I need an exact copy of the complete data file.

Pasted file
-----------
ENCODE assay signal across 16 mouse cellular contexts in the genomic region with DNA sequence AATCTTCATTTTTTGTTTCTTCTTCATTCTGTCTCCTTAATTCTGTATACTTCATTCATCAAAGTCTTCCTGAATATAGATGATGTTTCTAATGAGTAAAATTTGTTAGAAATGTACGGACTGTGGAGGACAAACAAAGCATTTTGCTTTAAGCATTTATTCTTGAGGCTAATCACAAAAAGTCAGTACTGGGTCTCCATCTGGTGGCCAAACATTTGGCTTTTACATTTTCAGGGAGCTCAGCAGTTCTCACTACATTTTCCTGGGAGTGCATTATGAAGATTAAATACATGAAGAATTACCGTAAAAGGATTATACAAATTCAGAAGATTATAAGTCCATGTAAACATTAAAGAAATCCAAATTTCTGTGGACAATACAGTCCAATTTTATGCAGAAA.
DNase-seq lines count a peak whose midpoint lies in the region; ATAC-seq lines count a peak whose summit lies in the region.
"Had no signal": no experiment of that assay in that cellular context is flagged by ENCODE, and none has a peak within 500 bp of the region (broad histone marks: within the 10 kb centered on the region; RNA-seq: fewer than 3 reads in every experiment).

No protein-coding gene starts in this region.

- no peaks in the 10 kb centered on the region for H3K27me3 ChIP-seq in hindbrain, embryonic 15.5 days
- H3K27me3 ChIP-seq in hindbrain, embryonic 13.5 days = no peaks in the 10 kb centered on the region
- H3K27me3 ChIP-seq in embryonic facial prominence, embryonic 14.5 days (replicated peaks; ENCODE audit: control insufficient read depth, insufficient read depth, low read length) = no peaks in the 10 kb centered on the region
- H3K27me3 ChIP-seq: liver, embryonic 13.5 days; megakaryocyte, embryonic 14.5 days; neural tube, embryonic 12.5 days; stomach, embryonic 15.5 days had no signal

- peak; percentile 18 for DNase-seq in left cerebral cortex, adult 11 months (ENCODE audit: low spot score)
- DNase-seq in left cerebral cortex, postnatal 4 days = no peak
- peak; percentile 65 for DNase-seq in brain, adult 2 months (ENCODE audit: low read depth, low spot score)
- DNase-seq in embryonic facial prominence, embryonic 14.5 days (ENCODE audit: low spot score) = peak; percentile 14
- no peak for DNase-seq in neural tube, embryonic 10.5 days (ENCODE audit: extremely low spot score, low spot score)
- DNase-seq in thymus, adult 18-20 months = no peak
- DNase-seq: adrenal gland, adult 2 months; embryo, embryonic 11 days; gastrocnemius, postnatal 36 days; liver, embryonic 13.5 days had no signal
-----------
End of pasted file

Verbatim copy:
ENCODE assay signal across 16 mouse cellular contexts in the genomic region with DNA sequence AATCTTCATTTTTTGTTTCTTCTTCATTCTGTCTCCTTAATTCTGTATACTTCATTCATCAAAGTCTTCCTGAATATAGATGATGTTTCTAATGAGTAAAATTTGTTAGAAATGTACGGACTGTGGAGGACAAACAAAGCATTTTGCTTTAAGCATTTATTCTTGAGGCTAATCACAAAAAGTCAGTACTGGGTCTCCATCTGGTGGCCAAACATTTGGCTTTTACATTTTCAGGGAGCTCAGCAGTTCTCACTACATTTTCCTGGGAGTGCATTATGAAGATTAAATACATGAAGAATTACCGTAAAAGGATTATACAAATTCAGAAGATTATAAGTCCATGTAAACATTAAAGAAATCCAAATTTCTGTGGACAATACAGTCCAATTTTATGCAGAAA.
DNase-seq lines count a peak whose midpoint lies in the region; ATAC-seq lines count a peak whose summit lies in the region.
"Had no signal": no experiment of that assay in that cellular context is flagged by ENCODE, and none has a peak within 500 bp of the region (broad histone marks: within the 10 kb centered on the region; RNA-seq: fewer than 3 reads in every experiment).

No protein-coding gene starts in this region.

- no peaks in the 10 kb centered on the region for H3K27me3 ChIP-seq in hindbrain, embryonic 15.5 days
- H3K27me3 ChIP-seq in hindbrain, embryonic 13.5 days = no peaks in the 10 kb centered on the region
- H3K27me3 ChIP-seq in embryonic facial prominence, embryonic 14.5 days (replicated peaks; ENCODE audit: control insufficient read depth, insufficient read depth, low read length) = no peaks in the 10 kb centered on the region
- H3K27me3 ChIP-seq: liver, embryonic 13.5 days; megakaryocyte, embryonic 14.5 days; neural tube, embryonic 12.5 days; stomach, embryonic 15.5 days had no signal

- peak; percentile 18 for DNase-seq in left cerebral cortex, adult 11 months (ENCODE audit: low spot score)
- DNase-seq in left cerebral cortex, postnatal 4 days = no peak
- peak; percentile 65 for DNase-seq in brain, adult 2 months (ENCODE audit: low read depth, low spot score)
- DNase-seq in embryonic facial prominence, embryonic 14.5 days (ENCODE audit: low spot score) = peak; percentile 14
- no peak for DNase-seq in neural tube, embryonic 10.5 days (ENCODE audit: extremely low spot score, low spot score)
- DNase-seq in thymus, adult 18-20 months = no peak
- DNase-seq: adrenal gland, adult 2 months; embryo, embryonic 11 days; gastrocnemius, postnatal 36 days; liver, embryonic 13.5 days had no signal